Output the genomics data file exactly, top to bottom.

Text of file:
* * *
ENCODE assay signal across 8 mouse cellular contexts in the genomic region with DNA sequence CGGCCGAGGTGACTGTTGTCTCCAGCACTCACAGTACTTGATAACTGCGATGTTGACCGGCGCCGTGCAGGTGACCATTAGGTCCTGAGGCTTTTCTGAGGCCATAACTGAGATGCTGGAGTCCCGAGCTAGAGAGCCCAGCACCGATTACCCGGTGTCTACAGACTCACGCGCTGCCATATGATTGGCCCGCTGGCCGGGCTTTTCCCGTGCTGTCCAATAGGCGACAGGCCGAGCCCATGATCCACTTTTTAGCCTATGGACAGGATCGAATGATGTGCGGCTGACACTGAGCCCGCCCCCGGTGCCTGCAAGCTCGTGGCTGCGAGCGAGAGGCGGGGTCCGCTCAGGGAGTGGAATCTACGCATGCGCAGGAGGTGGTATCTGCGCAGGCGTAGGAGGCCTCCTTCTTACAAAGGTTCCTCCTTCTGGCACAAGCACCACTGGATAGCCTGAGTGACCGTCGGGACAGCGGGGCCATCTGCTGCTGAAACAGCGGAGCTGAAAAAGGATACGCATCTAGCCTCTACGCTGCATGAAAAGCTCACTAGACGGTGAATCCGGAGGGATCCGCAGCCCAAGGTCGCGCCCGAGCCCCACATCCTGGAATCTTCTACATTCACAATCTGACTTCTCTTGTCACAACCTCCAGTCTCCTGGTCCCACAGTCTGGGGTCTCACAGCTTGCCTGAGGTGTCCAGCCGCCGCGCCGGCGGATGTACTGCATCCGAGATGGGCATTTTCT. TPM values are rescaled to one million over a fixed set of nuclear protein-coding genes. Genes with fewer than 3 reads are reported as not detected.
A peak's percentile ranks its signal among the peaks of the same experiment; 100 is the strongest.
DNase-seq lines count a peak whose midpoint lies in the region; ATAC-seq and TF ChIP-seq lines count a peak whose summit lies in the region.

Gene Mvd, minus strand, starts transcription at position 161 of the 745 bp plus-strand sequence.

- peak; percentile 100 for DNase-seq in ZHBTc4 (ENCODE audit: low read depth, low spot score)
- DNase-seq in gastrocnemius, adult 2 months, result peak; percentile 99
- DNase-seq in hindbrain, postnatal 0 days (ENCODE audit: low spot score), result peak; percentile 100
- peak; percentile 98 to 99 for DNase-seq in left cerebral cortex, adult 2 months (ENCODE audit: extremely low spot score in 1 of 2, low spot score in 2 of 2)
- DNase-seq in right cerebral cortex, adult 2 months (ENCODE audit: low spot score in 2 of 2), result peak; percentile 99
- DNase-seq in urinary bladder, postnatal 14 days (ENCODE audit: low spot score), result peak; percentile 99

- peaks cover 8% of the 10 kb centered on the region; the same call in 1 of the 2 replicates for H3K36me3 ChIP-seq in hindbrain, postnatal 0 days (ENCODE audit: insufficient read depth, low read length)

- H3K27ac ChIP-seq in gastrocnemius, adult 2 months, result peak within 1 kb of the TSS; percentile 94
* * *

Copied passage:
ENCODE assay signal across 8 mouse cellular contexts in the genomic region with DNA sequence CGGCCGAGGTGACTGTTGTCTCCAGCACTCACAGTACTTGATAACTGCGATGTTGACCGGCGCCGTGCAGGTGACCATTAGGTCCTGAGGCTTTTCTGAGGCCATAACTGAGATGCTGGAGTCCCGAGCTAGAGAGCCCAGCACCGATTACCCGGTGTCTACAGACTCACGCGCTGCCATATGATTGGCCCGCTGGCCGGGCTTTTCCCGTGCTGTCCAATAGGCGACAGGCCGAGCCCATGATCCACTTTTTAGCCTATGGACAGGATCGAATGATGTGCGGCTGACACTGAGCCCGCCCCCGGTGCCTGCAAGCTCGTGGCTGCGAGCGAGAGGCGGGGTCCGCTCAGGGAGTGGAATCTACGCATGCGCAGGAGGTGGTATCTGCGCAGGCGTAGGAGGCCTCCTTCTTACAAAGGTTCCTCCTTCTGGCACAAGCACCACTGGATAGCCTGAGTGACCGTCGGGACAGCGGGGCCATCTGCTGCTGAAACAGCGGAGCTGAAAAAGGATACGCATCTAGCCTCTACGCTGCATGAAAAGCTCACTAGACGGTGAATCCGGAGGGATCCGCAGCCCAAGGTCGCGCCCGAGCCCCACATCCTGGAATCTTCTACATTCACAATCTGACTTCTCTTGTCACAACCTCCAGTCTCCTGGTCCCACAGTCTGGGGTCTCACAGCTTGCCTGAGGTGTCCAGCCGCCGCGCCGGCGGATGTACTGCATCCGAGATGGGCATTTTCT. TPM values are rescaled to one million over a fixed set of nuclear protein-coding genes. Genes with fewer than 3 reads are reported as not detected.
A peak's percentile ranks its signal among the peaks of the same experiment; 100 is the strongest.
DNase-seq lines count a peak whose midpoint lies in the region; ATAC-seq and TF ChIP-seq lines count a peak whose summit lies in the region.

Gene Mvd, minus strand, starts transcription at position 161 of the 745 bp plus-strand sequence.

- peak; percentile 100 for DNase-seq in ZHBTc4 (ENCODE audit: low read depth, low spot score)
- DNase-seq in gastrocnemius, adult 2 months, result peak; percentile 99
- DNase-seq in hindbrain, postnatal 0 days (ENCODE audit: low spot score), result peak; percentile 100
- peak; percentile 98 to 99 for DNase-seq in left cerebral cortex, adult 2 months (ENCODE audit: extremely low spot score in 1 of 2, low spot score in 2 of 2)
- DNase-seq in right cerebral cortex, adult 2 months (ENCODE audit: low spot score in 2 of 2), result peak; percentile 99
- DNase-seq in urinary bladder, postnatal 14 days (ENCODE audit: low spot score), result peak; percentile 99

- peaks cover 8% of the 10 kb centered on the region; the same call in 1 of the 2 replicates for H3K36me3 ChIP-seq in hindbrain, postnatal 0 days (ENCODE audit: insufficient read depth, low read length)

- H3K27ac ChIP-seq in gastrocnemius, adult 2 months, result peak within 1 kb of the TSS; percentile 94